Posties: Please Help Keep “The Loop” In The Loop

From a staff email from Dan De Luc:

    Dear friends:

    As we hope you’ve noticed by now, there is a new A-section page, In the Loop, which has replaced the long-running Fed Page. We’re asking that you stay alert for moments, events, comings, goings and documents you may come across in the course of your reporting that would work for the new page. If you’re out and about and see something–inside or outside the marble buildings–that might be a tip or item or even a short story, please let us know. Alert your editor and ask to get in touch with us.

    Below is a short memo outlining our goals. Thanks.


    —– Forwarded by Dan LeDuc/news/TWP on 01/08/2007 05:28 PM —–

    Susan Glasser

    01/08/2007 12:28 PM

    To: NEWS – National


    Subject: Loopiness

    Dear all:

    The venerable Federal Page has become In the Loop and along with the name change comes a new mandate to tell our readers more about Inside Washington. But if the name has changed the need for your help is as great as ever. Yes, the page continues to feature Mr. Kamen Mondays, Wednesdays and Fridays as well as terrific new columns from Jeff Birnbaum on Tuesdays and Lois Romano on Thursdays, but the daily column is not all that make up this page (it has only been a half-page in recent days because of the holidays and today returned to its regular 3/4 page look.) That’s where you come in. We need your eyes, ears and skills to find stuff that will make the page pop.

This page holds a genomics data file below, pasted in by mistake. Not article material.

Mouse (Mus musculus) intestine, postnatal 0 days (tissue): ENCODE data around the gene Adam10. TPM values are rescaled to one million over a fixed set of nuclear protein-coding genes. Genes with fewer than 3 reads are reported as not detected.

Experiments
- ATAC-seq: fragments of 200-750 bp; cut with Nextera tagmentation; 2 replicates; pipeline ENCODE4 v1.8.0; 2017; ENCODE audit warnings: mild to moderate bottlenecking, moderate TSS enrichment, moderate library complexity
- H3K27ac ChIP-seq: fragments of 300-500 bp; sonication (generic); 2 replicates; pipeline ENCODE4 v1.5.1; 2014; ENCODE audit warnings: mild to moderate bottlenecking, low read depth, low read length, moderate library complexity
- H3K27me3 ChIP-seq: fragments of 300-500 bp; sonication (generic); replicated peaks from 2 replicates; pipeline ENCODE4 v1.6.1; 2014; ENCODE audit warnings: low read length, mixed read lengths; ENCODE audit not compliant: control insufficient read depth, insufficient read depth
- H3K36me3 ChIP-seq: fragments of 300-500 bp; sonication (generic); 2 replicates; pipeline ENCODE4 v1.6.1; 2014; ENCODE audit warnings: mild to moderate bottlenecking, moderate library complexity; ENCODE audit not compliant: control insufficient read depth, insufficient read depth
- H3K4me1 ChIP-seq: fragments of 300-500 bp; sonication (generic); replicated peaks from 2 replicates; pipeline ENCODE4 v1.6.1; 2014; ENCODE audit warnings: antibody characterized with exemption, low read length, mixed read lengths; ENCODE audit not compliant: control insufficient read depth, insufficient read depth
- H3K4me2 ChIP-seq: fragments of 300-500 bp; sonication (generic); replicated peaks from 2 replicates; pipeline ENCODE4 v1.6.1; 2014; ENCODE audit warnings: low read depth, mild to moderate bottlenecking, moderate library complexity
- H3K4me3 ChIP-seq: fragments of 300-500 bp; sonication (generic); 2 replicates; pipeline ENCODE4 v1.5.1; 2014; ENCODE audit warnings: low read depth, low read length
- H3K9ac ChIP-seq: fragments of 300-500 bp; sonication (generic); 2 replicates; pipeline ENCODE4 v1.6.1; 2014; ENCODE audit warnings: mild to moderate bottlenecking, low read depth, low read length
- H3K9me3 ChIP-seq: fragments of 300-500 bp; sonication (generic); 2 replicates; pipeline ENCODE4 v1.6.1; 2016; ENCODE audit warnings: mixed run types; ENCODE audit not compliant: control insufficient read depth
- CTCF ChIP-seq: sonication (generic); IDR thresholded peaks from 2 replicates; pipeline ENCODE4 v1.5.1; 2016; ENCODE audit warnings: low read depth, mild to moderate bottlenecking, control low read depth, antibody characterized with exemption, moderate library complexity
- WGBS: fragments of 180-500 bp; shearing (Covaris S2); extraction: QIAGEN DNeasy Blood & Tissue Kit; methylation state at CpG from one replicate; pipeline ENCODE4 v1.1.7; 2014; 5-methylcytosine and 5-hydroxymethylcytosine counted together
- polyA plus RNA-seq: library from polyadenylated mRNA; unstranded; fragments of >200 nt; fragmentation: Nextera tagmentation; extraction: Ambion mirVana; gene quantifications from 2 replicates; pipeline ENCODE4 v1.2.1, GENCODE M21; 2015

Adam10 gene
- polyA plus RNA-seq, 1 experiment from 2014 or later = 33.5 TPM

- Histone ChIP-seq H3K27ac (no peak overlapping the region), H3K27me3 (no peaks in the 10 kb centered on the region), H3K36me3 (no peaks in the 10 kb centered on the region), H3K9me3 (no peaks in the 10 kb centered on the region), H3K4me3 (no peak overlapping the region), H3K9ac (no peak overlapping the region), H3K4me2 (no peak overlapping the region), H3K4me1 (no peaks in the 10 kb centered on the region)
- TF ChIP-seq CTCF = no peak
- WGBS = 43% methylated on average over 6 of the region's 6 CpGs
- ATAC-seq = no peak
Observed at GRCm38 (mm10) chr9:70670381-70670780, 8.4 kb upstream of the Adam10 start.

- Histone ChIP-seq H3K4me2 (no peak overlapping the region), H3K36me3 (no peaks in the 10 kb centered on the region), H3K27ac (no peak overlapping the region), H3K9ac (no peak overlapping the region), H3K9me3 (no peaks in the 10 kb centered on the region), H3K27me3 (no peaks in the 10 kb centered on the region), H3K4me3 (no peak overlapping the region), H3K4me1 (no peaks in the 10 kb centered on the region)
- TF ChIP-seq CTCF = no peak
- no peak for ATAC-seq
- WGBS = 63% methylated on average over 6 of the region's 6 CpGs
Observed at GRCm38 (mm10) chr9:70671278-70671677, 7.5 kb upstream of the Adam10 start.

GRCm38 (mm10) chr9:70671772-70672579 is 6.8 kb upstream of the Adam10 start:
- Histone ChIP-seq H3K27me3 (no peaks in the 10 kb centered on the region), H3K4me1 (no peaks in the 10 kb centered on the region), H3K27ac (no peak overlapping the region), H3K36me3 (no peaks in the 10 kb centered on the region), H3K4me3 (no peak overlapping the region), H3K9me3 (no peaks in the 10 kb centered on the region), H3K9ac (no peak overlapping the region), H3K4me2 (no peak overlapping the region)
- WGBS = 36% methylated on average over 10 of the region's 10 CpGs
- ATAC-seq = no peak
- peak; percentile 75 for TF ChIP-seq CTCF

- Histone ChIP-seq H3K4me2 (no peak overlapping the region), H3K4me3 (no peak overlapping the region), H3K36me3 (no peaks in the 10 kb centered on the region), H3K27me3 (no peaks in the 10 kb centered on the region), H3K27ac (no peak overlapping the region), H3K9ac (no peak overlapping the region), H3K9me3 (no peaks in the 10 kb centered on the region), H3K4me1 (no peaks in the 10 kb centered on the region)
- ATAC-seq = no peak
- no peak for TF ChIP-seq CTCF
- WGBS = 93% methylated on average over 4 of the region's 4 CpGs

Our goal is a sophisticated tone that is often humorous, sometimes outraged, frequently serious and never sophomoric.

    So, yes, send us the documents, invitations, press releases, statements, transcripts and all the rest that cross your desk or end up in your email. We want to feature excerpts from as many Primary Source documents as we can — the more illuminating, surprising, and truth-telling (especially if that was not the way it was intended) the better.

    So yes, we want profiles. But these days we want them tightly focused and shorter. Was there a photo that caught everyone’s attention and showed some unknown aide, whispering in a key lawmaker’s ear. Who was that person?

    So yes, we want ideas for creative graphics that can stand alone to tell stories.

    And yes, by all means, we want your ideas, suggestions, thoughts, compliments and even your complaints. Tell us about the hot book that everyone is talking about–better yet, write us a short story about it. Think of the moments, exchanges or telling quotes that you come across each day — and send them our way. Think of the one thing you want to talk about most with a colleague when you return from an assignment, there’s a good chance you could write it for us.

    The idea is not an increased workload for you–there is no longer a rotation to demand stories from you. It just means we want you to use the same antenna you employ each day to keep a lookout the Loop. Much of what we’re looking for can be told in short, concise stories, which you can do or which you can merely tip us to. We trust that you will employ the smarts and savvy that you bring to your beats and coverage to help us find for our readers the important, the cool, the dish, the insights that will keep them In The Loop.

    Dan LeDuc is overseeing this venture. He will not only be the sounding board, eagerly waiting to hear from you, but he also will be aggressively seeking you out for help. Please oblige.

    Susan Bill Dan